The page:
Learn how to remain compliant with Maine’s cannabis retail laws.
Cannabis establishments can only operate in municipalities that have enacted an ordinance allowing that type of marijuana business. Marijuana establishments may not operate in towns, plantations, and unincorporated areas unless the town or county commissioners allow that type of marijuana establishment.
Cannabis establishments may not be located within 1,000 feet of a pre-existing school unless the municipality has elected to implement a smaller buffer zone, which must be at least 500 feet.
Licensed adult-use marijuana retailers may sell cannabis to adults aged 21 and older, with a valid government-issued identification card, and employees are required to check purchasers’ IDs before making the sale.
Marijuana stores may sell marijuana, marijuana products, seedlings and immature marijuana plants, marijuana paraphernalia, and non-marijuana products (such as apparel).
Stores may not sell to a person who is visibly intoxicated; sell or give away products with tobacco and alcohol that do not include cannabis; give away adult-use marijuana products or plants; sell or give away mature marijuana plants, or sell an amount of marijuana that exceeds that person’s limit.
Marijuana stores can not operate as a medical marijuana dispensary or primary caregiver at the same location as the adult-use marijuana store.
At the point of sale, a 10% sales tax is imposed.
No, marijuana stores can not use a delivery service, vending machine, drive-through window, or an internet-based sales platform. sell to a person who is visibly intoxicated; sell or give away products with tobacco and alcohol that do not include cannabis; give away adult-use marijuana products or plants; sell or give away mature marijuana plants, or sell an amount of marijuana that exceeds that person’s limit.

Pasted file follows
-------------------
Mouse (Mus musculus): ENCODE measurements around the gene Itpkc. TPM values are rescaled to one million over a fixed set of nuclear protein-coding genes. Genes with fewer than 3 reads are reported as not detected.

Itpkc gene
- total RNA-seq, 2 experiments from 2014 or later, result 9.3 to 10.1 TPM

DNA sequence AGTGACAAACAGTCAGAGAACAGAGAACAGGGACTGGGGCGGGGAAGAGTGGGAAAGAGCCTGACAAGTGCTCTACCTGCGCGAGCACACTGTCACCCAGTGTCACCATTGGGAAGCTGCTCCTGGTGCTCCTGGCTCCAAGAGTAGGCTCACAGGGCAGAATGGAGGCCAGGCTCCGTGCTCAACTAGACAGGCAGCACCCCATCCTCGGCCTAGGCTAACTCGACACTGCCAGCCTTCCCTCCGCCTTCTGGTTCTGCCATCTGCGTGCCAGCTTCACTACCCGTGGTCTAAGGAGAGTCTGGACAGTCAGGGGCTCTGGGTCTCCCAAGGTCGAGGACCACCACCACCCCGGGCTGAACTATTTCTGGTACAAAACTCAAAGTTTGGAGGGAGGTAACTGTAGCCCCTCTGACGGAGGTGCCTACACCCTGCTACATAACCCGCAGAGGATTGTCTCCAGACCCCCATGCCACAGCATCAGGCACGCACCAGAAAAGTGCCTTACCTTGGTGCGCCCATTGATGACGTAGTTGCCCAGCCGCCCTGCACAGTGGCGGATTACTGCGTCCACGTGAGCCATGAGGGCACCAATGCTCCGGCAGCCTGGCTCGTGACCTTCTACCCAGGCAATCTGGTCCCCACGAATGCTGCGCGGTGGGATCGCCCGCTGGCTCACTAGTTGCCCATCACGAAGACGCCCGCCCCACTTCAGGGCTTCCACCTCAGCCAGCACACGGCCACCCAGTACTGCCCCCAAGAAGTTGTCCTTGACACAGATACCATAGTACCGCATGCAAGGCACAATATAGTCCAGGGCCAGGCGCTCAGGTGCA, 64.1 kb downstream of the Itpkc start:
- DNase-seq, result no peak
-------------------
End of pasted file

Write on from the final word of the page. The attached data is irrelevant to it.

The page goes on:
Maine adult-use cannabis retailers must pack and label marijuana and marijuana products in a way
Signs, advertising, and marketing:
Maine adult-use cannabis retailers must:
'Good To Know Maine' is an educational campaign developed by the Maine Center for Disease Control and Prevention to help Mainers safely, legally and responsibly navigate the state's legal marijuana landscape.
Under the Marijuana Legalization Act, Maine requires you to use Metrc to track and monitor adult-use marijuana and marijuana products from the immature marijuana plant to the point of retail sale. Licensees may choose to purchase optional third-party inventory control and tracking systems such as Cova’s Cannabis Dispensary POS Software, which is capable of interlinking with the statewide monitoring system to track:
Maine had initially issued a contract to Bio-Track in 2019 but terminated the agreement in late 2019, and in early 2020, the Office of Marijuana Policy announced the execution of a six-year contract for marijuana track and trace services with Metrc LLC, which integrates perfectly with Cova POS system.
Yes. Cova's Cannabis Dispensary POS Software and inventory management system includes all the features needed to keep cannabis retailers compliant, including:
First, no advertisements for anything cannabis-related can be attractive to minors (no cartoon characters or public figures appealing to a younger age group) or promote underage or out-of-state consumption. Second, no product can claim any therapeutic or curative effects. Lastly, any cannabis advertisement must include the following government warnings:
"This product has intoxicating effects and may be habit forming.";
"Marijuana can impair concentration, coordination, and judgment. Do not operate a vehicle or machinery under the influence of this drug.";
"There may be health risks associated with consumption of this product."; and
"For use only by adults twenty-one and older. Keep out of the reach of children.”
Each licensed retail location can have two signs at their location with their business name or trade name. These signs cannot be larger than 1,600 square feet (measured from the outer frame). No signs can be on the road pointing in the direction of the dispensary, they can only be affixed or hanging from the building or windows of the actual storefront.
The signs can include the business name, location and identify the nature of the business. It cannot have any photos or depictions of cannabis and it cannot be appealing to minors.